Fishers offer info on llamas
BLUE EARTH – Bill Fisher knows his llamas. He and wife Shirley operate Twin View Llamas near Heron Lake.
Bill has been developing mini llamas, which are 38 inches or shorter, and brought two to the Faribault County Fair this week.
“I always wanted straight-backed llamas with the nice, long neck. That’s what I’ve worked on for 24 years,” he said, paging through a scrapbook of llamas he has raised. “You can breed to that. You cannot breed for color.”
He will bestow more pearls of wisdom while running the Faribault County Fair Llama Show, which begins at 10 a.m. today at the Horse Barn.
The two classes are full-sized and miniature llamas, with different divisions for each, separated by wool variations; and featuring showmanship, halter classes and even costumes.
“Bill’s always been great to help 4-H’ers with their llamas,” Shirley said.
The duo say are many reasons to have llamas.
“Best family-oriented animal you can get,” Bill said.
And the long hair can be cut and used to make yarn.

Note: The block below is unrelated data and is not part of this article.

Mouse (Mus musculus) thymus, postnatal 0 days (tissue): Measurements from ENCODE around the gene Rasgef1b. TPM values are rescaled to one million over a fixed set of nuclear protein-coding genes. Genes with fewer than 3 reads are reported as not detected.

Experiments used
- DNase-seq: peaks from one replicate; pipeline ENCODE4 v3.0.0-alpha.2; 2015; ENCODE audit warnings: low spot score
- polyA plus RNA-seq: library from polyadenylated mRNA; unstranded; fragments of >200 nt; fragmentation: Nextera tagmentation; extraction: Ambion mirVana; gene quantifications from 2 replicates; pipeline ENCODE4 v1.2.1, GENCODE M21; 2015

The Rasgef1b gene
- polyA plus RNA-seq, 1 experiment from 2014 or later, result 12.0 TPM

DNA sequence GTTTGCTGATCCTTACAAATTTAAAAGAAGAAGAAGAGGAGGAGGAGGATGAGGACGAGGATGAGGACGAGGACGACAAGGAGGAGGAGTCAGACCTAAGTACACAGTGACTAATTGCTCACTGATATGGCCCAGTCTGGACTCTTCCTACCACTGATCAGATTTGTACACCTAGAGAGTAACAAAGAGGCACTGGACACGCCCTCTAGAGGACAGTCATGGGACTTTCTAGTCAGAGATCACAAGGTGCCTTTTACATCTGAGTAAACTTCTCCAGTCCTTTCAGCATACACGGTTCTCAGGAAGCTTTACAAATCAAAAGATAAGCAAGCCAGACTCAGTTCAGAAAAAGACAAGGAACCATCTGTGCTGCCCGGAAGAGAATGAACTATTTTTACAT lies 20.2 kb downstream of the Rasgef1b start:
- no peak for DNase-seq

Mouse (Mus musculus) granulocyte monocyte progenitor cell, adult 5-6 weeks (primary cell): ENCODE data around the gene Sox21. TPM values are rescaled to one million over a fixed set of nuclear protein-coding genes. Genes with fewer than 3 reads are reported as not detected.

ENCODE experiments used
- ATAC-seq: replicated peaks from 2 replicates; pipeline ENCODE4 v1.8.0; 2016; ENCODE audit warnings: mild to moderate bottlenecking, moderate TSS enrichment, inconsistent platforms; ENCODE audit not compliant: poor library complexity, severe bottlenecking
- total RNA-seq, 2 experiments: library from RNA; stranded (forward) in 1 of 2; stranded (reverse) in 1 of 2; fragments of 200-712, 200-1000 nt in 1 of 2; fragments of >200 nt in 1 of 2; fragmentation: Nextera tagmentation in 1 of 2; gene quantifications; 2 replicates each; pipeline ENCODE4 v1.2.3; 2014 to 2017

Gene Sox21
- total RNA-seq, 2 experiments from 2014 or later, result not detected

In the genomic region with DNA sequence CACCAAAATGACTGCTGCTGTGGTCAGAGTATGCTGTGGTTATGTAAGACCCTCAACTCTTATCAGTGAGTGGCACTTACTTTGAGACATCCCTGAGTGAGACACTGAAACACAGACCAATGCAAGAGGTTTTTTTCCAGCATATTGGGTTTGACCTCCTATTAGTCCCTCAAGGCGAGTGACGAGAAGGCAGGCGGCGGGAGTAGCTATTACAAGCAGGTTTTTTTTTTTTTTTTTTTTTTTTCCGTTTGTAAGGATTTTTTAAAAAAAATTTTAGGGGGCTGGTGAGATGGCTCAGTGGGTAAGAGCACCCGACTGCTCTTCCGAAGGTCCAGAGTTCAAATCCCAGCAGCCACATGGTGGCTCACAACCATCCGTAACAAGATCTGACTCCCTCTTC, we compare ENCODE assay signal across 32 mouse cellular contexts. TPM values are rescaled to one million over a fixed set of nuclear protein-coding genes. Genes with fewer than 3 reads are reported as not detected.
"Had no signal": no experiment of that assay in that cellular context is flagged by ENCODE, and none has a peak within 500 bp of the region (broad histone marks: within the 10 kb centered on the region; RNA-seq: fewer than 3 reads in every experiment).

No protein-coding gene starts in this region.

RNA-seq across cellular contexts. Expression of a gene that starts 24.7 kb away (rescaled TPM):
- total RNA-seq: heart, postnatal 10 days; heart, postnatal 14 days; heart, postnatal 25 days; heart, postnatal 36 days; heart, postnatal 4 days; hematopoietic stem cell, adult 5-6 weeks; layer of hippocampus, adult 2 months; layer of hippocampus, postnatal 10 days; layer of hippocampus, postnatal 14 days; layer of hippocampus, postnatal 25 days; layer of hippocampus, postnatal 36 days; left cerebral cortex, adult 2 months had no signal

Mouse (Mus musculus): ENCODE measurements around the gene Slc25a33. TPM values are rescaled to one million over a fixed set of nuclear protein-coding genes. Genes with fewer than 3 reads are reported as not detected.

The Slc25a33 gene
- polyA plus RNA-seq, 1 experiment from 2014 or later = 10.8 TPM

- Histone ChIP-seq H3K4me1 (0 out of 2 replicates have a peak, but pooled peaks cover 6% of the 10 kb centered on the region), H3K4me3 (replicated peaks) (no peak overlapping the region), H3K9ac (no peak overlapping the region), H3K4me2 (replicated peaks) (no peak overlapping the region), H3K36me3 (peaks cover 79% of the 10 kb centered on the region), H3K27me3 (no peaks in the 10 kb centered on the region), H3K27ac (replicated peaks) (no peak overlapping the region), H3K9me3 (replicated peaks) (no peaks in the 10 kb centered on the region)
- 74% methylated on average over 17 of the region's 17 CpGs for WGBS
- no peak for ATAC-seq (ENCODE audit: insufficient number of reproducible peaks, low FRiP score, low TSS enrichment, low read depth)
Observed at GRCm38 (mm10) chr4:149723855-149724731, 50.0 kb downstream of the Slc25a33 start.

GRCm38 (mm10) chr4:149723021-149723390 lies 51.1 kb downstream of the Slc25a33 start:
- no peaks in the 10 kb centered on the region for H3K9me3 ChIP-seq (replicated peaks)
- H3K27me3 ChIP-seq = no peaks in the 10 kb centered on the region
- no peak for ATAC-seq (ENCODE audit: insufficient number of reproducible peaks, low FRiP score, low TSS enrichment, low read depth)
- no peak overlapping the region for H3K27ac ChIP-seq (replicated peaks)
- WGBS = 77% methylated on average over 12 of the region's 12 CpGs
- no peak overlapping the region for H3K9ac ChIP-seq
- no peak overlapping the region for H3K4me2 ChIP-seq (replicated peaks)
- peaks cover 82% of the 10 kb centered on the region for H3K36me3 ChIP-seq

“Regular llama fiber has guard hair (which is more coarse); it can be made into rug yarn,” Bill said. “We have the handicapped in Windom make rugs for us.”
The work helps support the people at the center while the Fishers sell the rugs.
Bill has bred his llamas to be “silkies,” which do not have guard hair, so their coat is much softer.
There is one other unique llama product that Bill helped pioneer: llama tea.
“I’m the first one to get llama fertilizer tested by the University of Minnesota,” he said. “You can make llama tea – not to drink.”
But it is tasty refreshment for plants.
The recipe sounds a bit like sun tea: take a cup of llama pellets, put them in a gallon jug of rain water and let it set for 24-30 hours.
“Pour it off and you have llama tea,” Fisher said.
He recommends pouring a half cup around plants, about an inch away from the base, once a week.
“It will not burn the flowers,” he promised. “A half cup of regular fertilizer would burn the flower up.”
The all-natural fertilizer can be used by people who don’t want chemicals on their plants.
Bill and Shirley have had fun taking their llamas to see people for parades, weddings and surrey rides.
“Lot of fun times and memories,” Shirley said.
Sadly, the end is in sight.
“We’re selling off the herd,” said Bill, noting he has some health problems. “Time to hang it up.”
“Right now, we’ve only got 14 [adults] and five crias; that’s the babies,” Shirley said.
By this time next year, they hope to have all their llamas in good homes, but Shirley plans to be back at the Faribault County Fair next year to see the show.